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Iran bank sues EU for sanctions damages

US Rep. Ilhan Omar (D-MN) (L) talks with Speaker of the House Nancy Pelosi (D-CA) during a rally with fellow Democrats before voting on H.R. 1, or the People Act, on the East Steps of the US Capitol on March 08, 2019 in Washington, DC. (AFP photo)
The exterior of the Court of Justice of the European Union (CJEU) in Luxembourg.

Iran’s Tejarat Bank says it has filed a lawsuit with the Court of Justice of the European Union (CJEU) to seek damages for the losses it incurred as a result of several years of sanctions by the European Union. 

Mohammad-Ebrahim Moqaddam, the governor of Tejarat Bank, told the domestic media that the lawsuit was based on damage assessments that had been carried out by a group of international accounting and auditing experts.

Moqaddam said the bulk of damages that his bank had suffered from 2011 to 2016 were those that had resulted from blocking its overseas assets.

Moqaddam further emphasized that a plunge in revenues relating to foreign exchange activities also comprised a major section of damages during the years of sanctions. 

EU sanctions had been imposed on Tejarat Bank as well as over two dozen Iranians over allegations that they were involved in the development of Iran’s nuclear energy program and had circumvented the US-led sanctions against the Islamic Republic.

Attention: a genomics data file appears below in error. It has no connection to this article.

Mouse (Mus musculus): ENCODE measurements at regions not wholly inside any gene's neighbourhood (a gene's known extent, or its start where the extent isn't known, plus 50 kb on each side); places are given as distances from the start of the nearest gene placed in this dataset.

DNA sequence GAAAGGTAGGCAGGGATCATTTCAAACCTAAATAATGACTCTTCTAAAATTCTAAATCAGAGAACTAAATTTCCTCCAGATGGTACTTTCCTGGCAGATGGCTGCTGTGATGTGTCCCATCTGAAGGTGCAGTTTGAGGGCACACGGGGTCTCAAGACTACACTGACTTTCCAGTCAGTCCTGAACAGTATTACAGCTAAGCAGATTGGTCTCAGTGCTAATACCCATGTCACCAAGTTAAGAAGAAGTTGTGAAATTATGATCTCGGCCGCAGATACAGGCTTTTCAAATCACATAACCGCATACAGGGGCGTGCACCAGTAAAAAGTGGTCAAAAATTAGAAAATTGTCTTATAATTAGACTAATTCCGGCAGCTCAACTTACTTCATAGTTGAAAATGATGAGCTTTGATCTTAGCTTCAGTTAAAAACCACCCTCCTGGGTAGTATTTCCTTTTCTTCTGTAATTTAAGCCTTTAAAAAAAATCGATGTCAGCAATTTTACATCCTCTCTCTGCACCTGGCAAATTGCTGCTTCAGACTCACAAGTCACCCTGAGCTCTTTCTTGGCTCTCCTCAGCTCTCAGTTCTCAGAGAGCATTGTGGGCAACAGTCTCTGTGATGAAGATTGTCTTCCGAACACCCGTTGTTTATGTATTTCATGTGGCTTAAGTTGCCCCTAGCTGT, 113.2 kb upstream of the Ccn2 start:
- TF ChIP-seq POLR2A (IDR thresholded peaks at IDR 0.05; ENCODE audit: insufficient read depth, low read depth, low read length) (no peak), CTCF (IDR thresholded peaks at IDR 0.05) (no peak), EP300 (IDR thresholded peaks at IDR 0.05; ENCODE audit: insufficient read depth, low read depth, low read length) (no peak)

In January 2015, the General Court of the European Union scrapped the sanctions against Tejarat Bank on grounds that the EU had not presented any justification for freezing the assets and economic resources of the bank.

However, the EU later in March 2015 re-imposed the sanctions by using what it described as “new legal grounds”. 

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The sanctions against Bank Tejarat were removed in January 2016 after a key nuclear deal that Iran had sealed with the five permanent members of the Security Council plus Germany  - the so-called P5+1 – came into effect.

The deal envisaged the removal of certain economic sanctions against Iran – including those against its banking sector – in return for steps by the Islamic Republic to restrict certain aspects of its nuclear energy activities.

Tejarat Bank was established in 1979 after the merger of several local private credit institutions as well as banks - some of which were jointly owned with Britain, Japan, and the Netherlands.  It has around 2,000 branches in Iran as well as two branches in France and Tajikistan. The bank's current capital stands at Rials 45.7 trillion ($1.2 billion).

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